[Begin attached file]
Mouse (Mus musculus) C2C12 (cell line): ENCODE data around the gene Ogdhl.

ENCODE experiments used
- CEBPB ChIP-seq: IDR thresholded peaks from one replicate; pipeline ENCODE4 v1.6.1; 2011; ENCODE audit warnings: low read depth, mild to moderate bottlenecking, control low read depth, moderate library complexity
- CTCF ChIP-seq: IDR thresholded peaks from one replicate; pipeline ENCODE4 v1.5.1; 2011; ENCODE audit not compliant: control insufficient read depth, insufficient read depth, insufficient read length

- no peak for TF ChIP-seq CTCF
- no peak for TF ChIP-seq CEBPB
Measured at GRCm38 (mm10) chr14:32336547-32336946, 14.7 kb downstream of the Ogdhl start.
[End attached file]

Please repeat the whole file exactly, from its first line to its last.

Mouse (Mus musculus) C2C12 (cell line): ENCODE data around the gene Ogdhl.

ENCODE experiments used
- CEBPB ChIP-seq: IDR thresholded peaks from one replicate; pipeline ENCODE4 v1.6.1; 2011; ENCODE audit warnings: low read depth, mild to moderate bottlenecking, control low read depth, moderate library complexity
- CTCF ChIP-seq: IDR thresholded peaks from one replicate; pipeline ENCODE4 v1.5.1; 2011; ENCODE audit not compliant: control insufficient read depth, insufficient read depth, insufficient read length

- no peak for TF ChIP-seq CTCF
- no peak for TF ChIP-seq CEBPB
Measured at GRCm38 (mm10) chr14:32336547-32336946, 14.7 kb downstream of the Ogdhl start.